Earlier this week, I wrote an article for SexIs about Scarleteen and some of the other websites young adults can turn to for accurate sexuality advice. Today my writing mission, should I choose to accept it, is to start a scholarly-humorous piece about the association between fish and female genitalia. One of the research materials I've gathered is A Mermaid's Tale: A Personal Search For Love and Lore by Amanda Adams.
I've had this book from the library before, and I recall that it contains several versions of the European fairy tale of Melusina. I first heard of Melusina in 1999, when I was a college student taking a course on women and religion. One of the texts I read was Sexes and Geneologies by the French feminist Luce Irigaray, which introduced me to the half-fairy princess considered to be the mother of some prominent French families and the architect of a number of castles. (I'm thinking she's associated with Brittany, but that could be wrong.)
Melusina, whom I remember best as Melusine, was cursed by her fairy mother for the crime of imprisoning her human father. Once a month she turned into, depending on your source, either a mermaid or a snake-creature. Like the bean-sidhe (Gailge for "woman of the fairy mounds," appropriated by the English language as banshee), Melusine's cries can be heard to foretell the deaths of her descendants.
I found this fairy tale fascinating and stored it away in my brain for a decade. (Writers, in case you didn't know, are like walking encyclopedias.) Finally I wrote my own version, "Melusine's Secret," which appears in the Hearts of Tomorrow anthology from Melange Books. In my version, Melusine's transformation has less to do with fish or serpents...but I won't spoil the surprise. Suffice it to say there's magic and sexual exploration.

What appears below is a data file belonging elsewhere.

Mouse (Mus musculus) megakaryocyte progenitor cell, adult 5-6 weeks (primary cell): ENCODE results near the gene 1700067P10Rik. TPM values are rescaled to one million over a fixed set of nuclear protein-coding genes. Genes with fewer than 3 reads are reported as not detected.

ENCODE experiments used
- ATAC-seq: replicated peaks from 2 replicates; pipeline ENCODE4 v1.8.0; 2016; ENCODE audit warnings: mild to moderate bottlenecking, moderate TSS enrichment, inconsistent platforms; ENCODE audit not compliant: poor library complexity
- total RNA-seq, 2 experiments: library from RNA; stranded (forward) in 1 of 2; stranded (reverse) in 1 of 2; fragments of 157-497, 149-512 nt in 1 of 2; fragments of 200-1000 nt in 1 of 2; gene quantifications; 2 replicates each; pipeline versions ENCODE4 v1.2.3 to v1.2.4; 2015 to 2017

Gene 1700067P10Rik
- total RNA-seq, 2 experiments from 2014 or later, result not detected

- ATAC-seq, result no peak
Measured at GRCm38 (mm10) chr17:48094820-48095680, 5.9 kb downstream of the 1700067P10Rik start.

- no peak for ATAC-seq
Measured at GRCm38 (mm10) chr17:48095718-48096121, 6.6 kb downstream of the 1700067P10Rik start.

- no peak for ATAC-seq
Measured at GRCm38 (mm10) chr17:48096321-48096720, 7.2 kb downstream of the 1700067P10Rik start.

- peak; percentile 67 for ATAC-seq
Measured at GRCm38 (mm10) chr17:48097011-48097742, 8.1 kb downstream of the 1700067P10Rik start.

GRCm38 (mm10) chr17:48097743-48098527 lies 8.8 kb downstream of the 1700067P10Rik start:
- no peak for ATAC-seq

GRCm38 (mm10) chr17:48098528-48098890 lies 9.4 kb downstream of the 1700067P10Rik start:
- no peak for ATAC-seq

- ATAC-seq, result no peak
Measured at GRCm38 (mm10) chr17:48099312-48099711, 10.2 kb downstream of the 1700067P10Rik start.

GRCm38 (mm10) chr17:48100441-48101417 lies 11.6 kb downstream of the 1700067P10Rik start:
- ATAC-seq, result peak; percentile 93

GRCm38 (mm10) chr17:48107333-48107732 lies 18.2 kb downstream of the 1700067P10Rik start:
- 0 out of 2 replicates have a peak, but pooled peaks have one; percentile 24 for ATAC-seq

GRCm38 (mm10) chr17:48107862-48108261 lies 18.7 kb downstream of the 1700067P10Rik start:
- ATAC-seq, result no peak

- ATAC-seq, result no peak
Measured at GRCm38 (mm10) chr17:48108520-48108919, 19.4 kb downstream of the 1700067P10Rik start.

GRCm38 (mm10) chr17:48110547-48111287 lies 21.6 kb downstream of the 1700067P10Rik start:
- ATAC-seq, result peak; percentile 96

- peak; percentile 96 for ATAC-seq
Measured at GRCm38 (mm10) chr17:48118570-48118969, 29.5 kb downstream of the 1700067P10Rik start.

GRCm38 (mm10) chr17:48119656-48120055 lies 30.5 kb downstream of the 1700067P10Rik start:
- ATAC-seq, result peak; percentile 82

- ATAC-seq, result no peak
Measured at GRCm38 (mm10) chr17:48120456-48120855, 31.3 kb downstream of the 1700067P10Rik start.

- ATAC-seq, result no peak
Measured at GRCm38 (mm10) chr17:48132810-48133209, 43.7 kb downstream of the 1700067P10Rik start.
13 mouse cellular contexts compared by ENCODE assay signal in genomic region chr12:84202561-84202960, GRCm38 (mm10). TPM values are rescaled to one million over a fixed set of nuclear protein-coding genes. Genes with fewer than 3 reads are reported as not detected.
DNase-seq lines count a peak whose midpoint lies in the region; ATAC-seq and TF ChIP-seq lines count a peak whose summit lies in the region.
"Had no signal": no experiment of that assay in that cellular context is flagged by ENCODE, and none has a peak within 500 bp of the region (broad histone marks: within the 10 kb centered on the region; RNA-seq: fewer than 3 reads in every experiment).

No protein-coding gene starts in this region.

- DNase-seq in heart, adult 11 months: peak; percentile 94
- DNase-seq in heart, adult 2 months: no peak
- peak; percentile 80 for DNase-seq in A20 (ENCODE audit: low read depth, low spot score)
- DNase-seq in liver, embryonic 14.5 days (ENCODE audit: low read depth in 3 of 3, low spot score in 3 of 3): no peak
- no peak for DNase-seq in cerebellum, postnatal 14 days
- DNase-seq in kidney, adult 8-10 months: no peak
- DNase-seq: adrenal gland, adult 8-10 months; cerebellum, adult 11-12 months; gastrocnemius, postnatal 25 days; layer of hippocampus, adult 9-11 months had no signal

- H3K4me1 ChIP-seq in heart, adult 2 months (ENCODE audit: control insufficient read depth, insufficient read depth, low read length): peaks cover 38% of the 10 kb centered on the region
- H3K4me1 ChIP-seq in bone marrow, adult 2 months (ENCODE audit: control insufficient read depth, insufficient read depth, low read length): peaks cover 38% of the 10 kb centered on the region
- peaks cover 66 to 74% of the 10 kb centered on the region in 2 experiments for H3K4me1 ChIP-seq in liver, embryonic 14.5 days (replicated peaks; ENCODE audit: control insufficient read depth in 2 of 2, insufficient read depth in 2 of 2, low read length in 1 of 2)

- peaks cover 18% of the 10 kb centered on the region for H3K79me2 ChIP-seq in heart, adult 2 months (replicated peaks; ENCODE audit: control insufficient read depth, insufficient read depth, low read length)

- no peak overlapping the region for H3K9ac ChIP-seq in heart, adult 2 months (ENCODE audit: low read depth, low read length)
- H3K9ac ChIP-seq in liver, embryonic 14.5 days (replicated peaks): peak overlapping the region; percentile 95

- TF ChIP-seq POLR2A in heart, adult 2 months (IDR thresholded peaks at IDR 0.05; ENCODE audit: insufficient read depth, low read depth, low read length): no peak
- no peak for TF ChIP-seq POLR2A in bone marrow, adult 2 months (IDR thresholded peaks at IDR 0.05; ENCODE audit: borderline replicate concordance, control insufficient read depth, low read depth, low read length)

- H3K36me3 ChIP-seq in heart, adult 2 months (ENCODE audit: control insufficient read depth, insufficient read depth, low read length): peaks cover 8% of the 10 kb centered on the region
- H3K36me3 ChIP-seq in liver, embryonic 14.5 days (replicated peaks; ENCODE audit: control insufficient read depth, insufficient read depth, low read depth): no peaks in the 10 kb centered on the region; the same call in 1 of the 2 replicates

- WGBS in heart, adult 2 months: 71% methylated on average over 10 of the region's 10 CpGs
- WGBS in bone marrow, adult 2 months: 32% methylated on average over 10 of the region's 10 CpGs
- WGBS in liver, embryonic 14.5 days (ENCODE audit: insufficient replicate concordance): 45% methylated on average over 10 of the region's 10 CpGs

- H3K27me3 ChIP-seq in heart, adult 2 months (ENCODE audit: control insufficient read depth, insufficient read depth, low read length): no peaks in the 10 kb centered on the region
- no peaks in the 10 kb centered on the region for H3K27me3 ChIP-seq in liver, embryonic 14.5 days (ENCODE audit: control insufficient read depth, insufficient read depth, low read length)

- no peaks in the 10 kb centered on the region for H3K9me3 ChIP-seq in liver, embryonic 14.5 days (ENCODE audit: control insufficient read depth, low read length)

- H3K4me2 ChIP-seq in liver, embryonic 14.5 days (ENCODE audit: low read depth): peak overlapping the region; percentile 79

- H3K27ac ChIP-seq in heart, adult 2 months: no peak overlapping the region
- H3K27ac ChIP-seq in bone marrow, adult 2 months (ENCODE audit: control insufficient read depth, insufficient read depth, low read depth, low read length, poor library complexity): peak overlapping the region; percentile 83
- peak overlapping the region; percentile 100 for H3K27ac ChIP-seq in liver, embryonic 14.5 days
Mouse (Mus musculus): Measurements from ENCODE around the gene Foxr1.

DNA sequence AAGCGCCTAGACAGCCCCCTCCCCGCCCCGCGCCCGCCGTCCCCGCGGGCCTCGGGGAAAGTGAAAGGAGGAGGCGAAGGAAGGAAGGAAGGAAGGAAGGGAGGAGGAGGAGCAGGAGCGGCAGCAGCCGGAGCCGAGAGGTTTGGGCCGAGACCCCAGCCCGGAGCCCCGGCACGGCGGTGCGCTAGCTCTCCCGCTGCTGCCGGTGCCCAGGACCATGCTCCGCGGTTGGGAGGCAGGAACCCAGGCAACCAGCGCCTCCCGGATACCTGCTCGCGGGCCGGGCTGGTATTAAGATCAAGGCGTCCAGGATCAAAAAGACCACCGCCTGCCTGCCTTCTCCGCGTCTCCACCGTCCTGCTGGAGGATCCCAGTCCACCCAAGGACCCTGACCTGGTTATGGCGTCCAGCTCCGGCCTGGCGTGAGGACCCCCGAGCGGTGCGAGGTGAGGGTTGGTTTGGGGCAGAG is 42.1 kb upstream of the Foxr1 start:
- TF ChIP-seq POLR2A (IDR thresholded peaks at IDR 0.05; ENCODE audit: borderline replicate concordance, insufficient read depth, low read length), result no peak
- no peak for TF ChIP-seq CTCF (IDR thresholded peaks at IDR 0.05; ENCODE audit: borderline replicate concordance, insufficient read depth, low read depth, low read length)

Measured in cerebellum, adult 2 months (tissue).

In the Disney version of the The Little Mermaid, Ariel loses her voice in exchange for legs to walk around on land. In the Hans Christian Anderson version, the mermaid gets her legs but must suffer terrible pain when she walks. In the midst of my dual crush on Indiana Pacers Reggie Miller and Rik Smits (see "Pairs of Really Big Ones"), I remembered this aspect of the fairy tale at the tail end of Rik's career, when he was having ongoing foot problems. Putting two and two together, I determined that the big, blond Netherlander was, in fact, a merman.
That's what I know about men and fish tails. Now I must be off to discover the secret behind women's tails and fishes. P.S. "Popsicles and Icicles" is an oldie pop hit for a singing group called The Murmaids, in case ya didn't know.